Holst: Democrats should move left in 2018


getty images cbies

USA Politics News Badge: Pile of Democrats Buttons With US Flag, 3d illustration

Josh Holst

Allow me to be up-front and honest: I’m what you might call “far-left.” I’m a Democrat, and I’m a progressive. So in this column, I’m going to write from the perspective of someone who wants the Democrats to win elections in 2018 and beyond.

But I don’t just want Democrats to win, I want the right Democrats to win.

As a matter of fact, I don’t really care if they’re technically Democrats or not. As long as they have progressive bona fides, I’ll support them.

Electing centrist candidates like Hillary Clinton, Joe Manchin, Dianne Feinstein or Nancy Pelosi does nothing to advance progressive policies in this country. This is why Democrats, during the years they are likely to succeed in midterm elections, need to ensure they select the correct candidates in primary and caucus elections. This will mean, inevitably, prioritizing incumbents, even if it seems to run counter to the idea of “party unity.”

First of all, there is a very good chance the Democrats pick up a lot of seats, at least in the House, in 2018. That point isn’t based on my own particular political views, but simply based on decades of evidence saying the president’s party usually struggles in midterms.

That means Democrats have a chance to make a progressive push before they attempt to take the White House and both chambers of Congress in 2020. Furthermore, it means the progressive wing of the party has a chance to primary current incumbents who are a little too centrist (see names listed above), without doing any substantial damage to their chances of winning in the general election. I encourage readers to check out candidates supported by organizations such as Justice Democrats and other grassroots left-wing groups.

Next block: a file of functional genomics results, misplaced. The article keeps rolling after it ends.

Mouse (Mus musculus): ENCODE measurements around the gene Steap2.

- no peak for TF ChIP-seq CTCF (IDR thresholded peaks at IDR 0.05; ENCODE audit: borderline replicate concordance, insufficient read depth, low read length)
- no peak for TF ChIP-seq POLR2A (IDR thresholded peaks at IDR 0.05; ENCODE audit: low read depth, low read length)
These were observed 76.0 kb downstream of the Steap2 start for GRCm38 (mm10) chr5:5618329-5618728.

Based on polling, a progressive wave has a decent chance to make the Democratic Party more popular for years to come and set them up well for 2020 or 2024.

Liberals generally hold highly popular positions on issues like single payer healthcare, gun control, marijuana legalization, the minimum wage and raising taxes on the wealthy, but have failed to capitalize on them. In order to become more popular, Democrats will have to turn away from corporate lobbyists and fight for those positions in a stronger manner than they currently do. Even when Democrats controlled both chambers of the legislature and the White House, they failed to achieve even one of those measures (the Affordable Care Act is definitely not single payer health care, or as some affectionately refer to it, “socialized medicine”).

For a more sustained progressive wave, they will need to be much more aggressive and less compromising in their approaches toward these goals. And if (or, let’s be honest, when) Republicans oppose such measures, Democrats have to simply win the public relations battle with the American people.

This shouldn’t be difficult because, as I have cited, the American people already agree with them. I understand this might sound like crazy talk, but if your political opponents are preventing you from passing the overwhelmingly popular policies that you are advocating for, it seems like that should be all you ever talk about during the next election cycle. Perhaps I just haven’t taken the same political science classes as the people currently running the Democratic National Convention.

Democrats and progressives have a chance to make a real impact in 2018, and opting for more left-wing candidates could be the best way for them to capitalize. For too long, Democrats have looked to compromise and pivot toward the center. This is the chance for the progressives to take over the party, and indeed, Washington D.C.